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Dev Cell. 2015 Mar 23;32(6):765-71. doi: 10.1016/j.devcel.2015.01.013.

Pitfalls of mapping high-throughput sequencing data to repetitive sequences: Piwi's genomic targets still not identified.

Author information

1
Division of Biology and Biological Engineering, California Institute of Technology, Pasadena, CA 91125, USA.
2
Department of Biochemistry, University at Buffalo, Buffalo, NY 14214, USA.
3
Institute of Molecular Biotechnology of the Austrian Academy of Sciences IMBA, Vienna Biocenter (VBC), 1030 Vienna, Austria.
4
Program in Bioinformatics and Integrative Biology, University of Massachusetts Medical School, Worcester, MA 01605, USA.
5
Watson School of Biological Sciences, Howard Hughes Medical Institute, Cold Spring Harbor Laboratory, Cold Spring Harbor, NY 11724, USA.
6
Howard Hughes Medical Institute, RNA Therapeutics Institute and Department of Biochemistry and Molecular Pharmacology, University of Massachusetts Medical School, Worcester, MA 01605, USA.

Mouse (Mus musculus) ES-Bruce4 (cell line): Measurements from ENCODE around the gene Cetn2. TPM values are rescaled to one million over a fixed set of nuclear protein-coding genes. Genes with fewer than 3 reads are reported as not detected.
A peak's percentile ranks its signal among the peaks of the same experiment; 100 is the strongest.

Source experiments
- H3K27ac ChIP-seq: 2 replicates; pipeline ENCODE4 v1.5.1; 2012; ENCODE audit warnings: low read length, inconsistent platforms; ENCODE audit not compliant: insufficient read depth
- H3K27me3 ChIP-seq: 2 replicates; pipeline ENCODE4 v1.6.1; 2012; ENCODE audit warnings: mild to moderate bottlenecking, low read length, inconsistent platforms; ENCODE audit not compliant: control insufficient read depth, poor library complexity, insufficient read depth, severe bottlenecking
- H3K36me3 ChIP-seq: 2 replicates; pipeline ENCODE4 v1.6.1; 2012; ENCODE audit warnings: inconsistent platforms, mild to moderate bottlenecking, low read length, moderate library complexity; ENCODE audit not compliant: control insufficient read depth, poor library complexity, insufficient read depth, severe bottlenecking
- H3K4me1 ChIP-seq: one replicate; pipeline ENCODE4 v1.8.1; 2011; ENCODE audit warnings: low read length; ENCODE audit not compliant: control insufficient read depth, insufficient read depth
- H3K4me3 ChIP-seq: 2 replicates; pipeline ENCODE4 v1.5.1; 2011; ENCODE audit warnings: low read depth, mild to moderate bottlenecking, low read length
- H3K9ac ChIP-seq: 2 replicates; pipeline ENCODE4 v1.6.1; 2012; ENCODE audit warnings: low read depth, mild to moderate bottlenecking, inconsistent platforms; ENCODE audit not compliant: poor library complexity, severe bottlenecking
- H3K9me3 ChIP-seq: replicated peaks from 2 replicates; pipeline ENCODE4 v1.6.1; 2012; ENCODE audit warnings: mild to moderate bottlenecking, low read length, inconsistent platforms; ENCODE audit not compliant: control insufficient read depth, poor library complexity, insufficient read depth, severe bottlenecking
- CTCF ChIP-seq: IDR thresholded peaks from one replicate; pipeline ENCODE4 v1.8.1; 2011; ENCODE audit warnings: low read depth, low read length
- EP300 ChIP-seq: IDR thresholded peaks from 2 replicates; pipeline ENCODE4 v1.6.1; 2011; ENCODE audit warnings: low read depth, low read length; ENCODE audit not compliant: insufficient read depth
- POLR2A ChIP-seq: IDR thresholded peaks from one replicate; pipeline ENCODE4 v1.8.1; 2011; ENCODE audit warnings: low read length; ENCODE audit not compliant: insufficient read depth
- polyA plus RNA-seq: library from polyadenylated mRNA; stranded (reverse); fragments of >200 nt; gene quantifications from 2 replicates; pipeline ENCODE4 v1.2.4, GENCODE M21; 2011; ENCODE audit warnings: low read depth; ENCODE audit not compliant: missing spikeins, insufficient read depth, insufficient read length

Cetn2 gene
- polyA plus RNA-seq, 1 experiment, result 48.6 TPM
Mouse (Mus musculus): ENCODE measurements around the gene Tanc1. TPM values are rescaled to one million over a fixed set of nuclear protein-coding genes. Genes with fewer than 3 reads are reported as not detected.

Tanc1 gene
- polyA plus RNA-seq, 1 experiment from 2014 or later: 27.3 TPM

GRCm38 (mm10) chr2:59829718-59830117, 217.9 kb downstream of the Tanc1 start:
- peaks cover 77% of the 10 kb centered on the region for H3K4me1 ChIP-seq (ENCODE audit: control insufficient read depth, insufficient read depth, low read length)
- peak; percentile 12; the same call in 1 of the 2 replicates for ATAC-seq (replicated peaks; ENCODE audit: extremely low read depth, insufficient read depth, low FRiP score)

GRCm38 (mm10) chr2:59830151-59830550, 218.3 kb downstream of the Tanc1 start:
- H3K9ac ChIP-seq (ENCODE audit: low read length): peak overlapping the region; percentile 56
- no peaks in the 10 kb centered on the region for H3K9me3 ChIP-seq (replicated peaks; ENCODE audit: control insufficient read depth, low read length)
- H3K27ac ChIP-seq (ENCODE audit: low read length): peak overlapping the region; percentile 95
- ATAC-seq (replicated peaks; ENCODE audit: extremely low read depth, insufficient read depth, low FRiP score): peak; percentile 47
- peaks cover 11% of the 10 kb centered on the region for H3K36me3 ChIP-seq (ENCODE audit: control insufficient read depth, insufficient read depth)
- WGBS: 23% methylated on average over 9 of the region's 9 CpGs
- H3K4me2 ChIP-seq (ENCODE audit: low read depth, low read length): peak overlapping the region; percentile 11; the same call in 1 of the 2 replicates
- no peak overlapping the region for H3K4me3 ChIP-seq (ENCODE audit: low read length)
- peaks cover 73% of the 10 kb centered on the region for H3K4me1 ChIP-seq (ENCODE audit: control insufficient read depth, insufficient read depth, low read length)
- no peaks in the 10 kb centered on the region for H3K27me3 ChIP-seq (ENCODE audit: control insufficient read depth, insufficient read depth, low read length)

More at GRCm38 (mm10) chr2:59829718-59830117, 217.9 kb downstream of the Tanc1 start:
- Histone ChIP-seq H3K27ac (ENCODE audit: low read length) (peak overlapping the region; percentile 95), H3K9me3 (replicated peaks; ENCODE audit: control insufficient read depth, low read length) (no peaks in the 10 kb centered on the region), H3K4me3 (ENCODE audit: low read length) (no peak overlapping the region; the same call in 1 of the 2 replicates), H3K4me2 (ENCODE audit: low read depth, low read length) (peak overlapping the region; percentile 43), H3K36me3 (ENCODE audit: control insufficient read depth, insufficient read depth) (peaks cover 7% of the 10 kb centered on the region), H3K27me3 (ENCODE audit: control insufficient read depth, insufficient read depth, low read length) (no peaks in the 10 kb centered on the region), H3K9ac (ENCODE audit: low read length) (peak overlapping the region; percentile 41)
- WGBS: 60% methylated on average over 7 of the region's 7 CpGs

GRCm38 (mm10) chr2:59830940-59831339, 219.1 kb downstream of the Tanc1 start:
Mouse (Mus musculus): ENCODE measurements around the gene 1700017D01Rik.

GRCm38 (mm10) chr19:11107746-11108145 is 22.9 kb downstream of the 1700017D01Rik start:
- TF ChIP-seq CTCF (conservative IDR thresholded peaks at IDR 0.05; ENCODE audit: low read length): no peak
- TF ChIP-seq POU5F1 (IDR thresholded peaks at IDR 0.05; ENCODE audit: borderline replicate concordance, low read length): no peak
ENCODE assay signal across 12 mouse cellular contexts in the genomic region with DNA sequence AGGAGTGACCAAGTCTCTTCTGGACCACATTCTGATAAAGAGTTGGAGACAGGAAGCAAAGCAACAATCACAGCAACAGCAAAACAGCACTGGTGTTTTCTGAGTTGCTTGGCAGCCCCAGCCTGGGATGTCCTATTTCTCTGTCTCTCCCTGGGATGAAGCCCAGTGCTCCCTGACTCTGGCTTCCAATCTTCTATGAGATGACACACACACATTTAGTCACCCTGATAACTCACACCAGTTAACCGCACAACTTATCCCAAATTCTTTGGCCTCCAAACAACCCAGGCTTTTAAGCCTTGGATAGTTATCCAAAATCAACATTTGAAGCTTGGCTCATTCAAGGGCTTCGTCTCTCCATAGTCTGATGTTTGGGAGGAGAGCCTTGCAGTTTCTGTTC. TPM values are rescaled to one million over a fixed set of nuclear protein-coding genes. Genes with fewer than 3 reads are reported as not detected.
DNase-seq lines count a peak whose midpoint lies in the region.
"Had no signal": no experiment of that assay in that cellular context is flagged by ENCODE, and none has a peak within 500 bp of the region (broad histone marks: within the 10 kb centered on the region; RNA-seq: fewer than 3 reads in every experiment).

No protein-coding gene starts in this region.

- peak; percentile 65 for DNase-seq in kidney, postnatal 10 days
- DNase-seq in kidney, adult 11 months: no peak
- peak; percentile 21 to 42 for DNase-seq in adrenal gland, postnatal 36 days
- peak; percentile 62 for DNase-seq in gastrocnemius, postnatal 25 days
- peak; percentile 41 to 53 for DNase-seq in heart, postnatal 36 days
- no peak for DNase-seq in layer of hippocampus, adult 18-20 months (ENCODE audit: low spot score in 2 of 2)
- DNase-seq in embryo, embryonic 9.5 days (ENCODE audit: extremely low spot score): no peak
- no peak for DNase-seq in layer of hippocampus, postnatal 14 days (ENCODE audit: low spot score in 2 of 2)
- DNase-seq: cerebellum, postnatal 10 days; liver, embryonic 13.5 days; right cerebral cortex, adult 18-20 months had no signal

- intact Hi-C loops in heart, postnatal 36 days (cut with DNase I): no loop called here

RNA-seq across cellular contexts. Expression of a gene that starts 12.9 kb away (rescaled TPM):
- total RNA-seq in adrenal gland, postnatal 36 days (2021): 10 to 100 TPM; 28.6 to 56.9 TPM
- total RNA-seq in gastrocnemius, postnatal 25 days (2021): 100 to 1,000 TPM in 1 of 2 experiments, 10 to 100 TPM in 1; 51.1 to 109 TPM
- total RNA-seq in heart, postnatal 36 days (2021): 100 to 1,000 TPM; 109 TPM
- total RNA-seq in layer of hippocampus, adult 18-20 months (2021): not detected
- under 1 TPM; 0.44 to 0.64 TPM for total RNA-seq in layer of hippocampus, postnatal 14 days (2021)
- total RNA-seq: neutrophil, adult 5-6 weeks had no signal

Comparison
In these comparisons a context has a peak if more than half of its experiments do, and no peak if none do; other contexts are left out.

7
Institute of Molecular Biotechnology of the Austrian Academy of Sciences IMBA, Vienna Biocenter (VBC), 1030 Vienna, Austria. Electronic address: julius.brennecke@imba.oeaw.ac.at.
8
Division of Biology and Biological Engineering, California Institute of Technology, Pasadena, CA 91125, USA. Electronic address: kft@caltech.edu.

Abstract

Huang et al. (2013) recently reported that chromatin immunoprecipitation sequencing (ChIP-seq) reveals the genome-wide sites of occupancy by Piwi, a piRNA-guided Argonaute protein central to transposon silencing in Drosophila. Their study also reported that loss of Piwi causes widespread rewiring of transcriptional patterns, as evidenced by changes in RNA polymerase II occupancy across the genome. Here we reanalyze their data and report that the underlying deep-sequencing dataset does not support the authors' genome-wide conclusions.

PMID:
25805138
PMCID:
PMC4494788
DOI:
10.1016/j.devcel.2015.01.013
[Indexed for MEDLINE]
Free PMC Article

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